vol35 / no3-4 / anno2019 > 47 percorsi The Incomplete Revolutions of String Theory Augusto SAGNOTT I Scuola Normale Superiore, Pisa, Italy INFN, Sezione di Pisa, Pisa, Italy DESY, Hamburg, Germany 1 Quantum fields and particles Our current understanding of the Fundamental Interactions rests on Quantum Field Theory. This setting affords a novel incarnation of the point particle idea, which has nurtured Physics since the time of Galileo Galilei and the subsequent birth of Newtonian Mechanics. Rigid bodies, strings, membranes and fluids are but variations on this theme, and point particles have also provided important clues on light and waves. When Quantum Mechanics found its place in a relativistic picture, in the 1930’s, particle-wave duality found a concrete realization in Quantum Field Theory, where masses and momenta qualify field quanta together with a novel attribute, spin. Atomic Physics had indeed provided, since the early 1920’s, compelling If one tried to get a palatable picture of Electromagnetism, it would be natural to hear from an expert about charges, flux lines, potentials and waves. These are subtle concepts, and yet they can convey some valuable intuition on these phenomena, despite the intricacies of the underlying Mathematics. Similar questions about General Relativity would probably bring up falling bodies, the Equivalence Principle and deformations of the fabric of spacetime where planets slide along their orbits. String Theory, however, is still a very different matter, and experts have a hard time defining it. One could say that strings replace particles, as we shall try to explain, but in our current view particles emerge from fields, whose geometry underlies their interactions. As we shall see, appealing to such geometrical principles within the low-energy Supergravity has provided unprecedented glimpses of a unified view of Nature that transcends not only strings but our very picture of spacetime. Yet, we lack somehow satisfactory answers to some basic questions, which ought to have preceded all this. What replaces the principles of General Relativity in String Theory? What do strings tell us about spacetime at short distances? Why is our Universe the way it seems? String Theory is today an awesome unfinished monument, whose roots remain elusive despite decades of intense effort. While this brings about some distress, it also makes the subject mysterious, challenging and highly fascinating. In the following, I shall describe the origin of this unusual situation, while also trying to address some future prospects.

The incomplete revolutions of String Theory

Sagnotti, A
2019

Abstract

vol35 / no3-4 / anno2019 > 47 percorsi The Incomplete Revolutions of String Theory Augusto SAGNOTT I Scuola Normale Superiore, Pisa, Italy INFN, Sezione di Pisa, Pisa, Italy DESY, Hamburg, Germany 1 Quantum fields and particles Our current understanding of the Fundamental Interactions rests on Quantum Field Theory. This setting affords a novel incarnation of the point particle idea, which has nurtured Physics since the time of Galileo Galilei and the subsequent birth of Newtonian Mechanics. Rigid bodies, strings, membranes and fluids are but variations on this theme, and point particles have also provided important clues on light and waves. When Quantum Mechanics found its place in a relativistic picture, in the 1930’s, particle-wave duality found a concrete realization in Quantum Field Theory, where masses and momenta qualify field quanta together with a novel attribute, spin. Atomic Physics had indeed provided, since the early 1920’s, compelling If one tried to get a palatable picture of Electromagnetism, it would be natural to hear from an expert about charges, flux lines, potentials and waves. These are subtle concepts, and yet they can convey some valuable intuition on these phenomena, despite the intricacies of the underlying Mathematics. Similar questions about General Relativity would probably bring up falling bodies, the Equivalence Principle and deformations of the fabric of spacetime where planets slide along their orbits. String Theory, however, is still a very different matter, and experts have a hard time defining it. One could say that strings replace particles, as we shall try to explain, but in our current view particles emerge from fields, whose geometry underlies their interactions. As we shall see, appealing to such geometrical principles within the low-energy Supergravity has provided unprecedented glimpses of a unified view of Nature that transcends not only strings but our very picture of spacetime. Yet, we lack somehow satisfactory answers to some basic questions, which ought to have preceded all this. What replaces the principles of General Relativity in String Theory? What do strings tell us about spacetime at short distances? Why is our Universe the way it seems? String Theory is today an awesome unfinished monument, whose roots remain elusive despite decades of intense effort. While this brings about some distress, it also makes the subject mysterious, challenging and highly fascinating. In the following, I shall describe the origin of this unusual situation, while also trying to address some future prospects.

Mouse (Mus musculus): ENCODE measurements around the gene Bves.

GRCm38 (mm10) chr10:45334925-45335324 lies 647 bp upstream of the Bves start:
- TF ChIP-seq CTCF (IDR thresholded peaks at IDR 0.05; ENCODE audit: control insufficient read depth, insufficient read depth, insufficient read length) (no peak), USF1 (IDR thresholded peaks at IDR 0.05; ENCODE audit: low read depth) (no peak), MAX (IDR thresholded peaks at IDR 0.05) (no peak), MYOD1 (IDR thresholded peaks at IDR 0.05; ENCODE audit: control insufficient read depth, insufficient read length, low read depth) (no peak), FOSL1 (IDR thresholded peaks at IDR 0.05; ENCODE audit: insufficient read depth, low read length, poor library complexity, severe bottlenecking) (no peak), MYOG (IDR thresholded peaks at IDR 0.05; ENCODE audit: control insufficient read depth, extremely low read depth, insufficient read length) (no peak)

Settore FIS/02 - Fisica Teorica, Modelli e Metodi Matematici
string theory, supergravity, dualities, unification
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Utilizza questo identificativo per citare o creare un link a questo documento: http://hdl.handle.net/11384/81484
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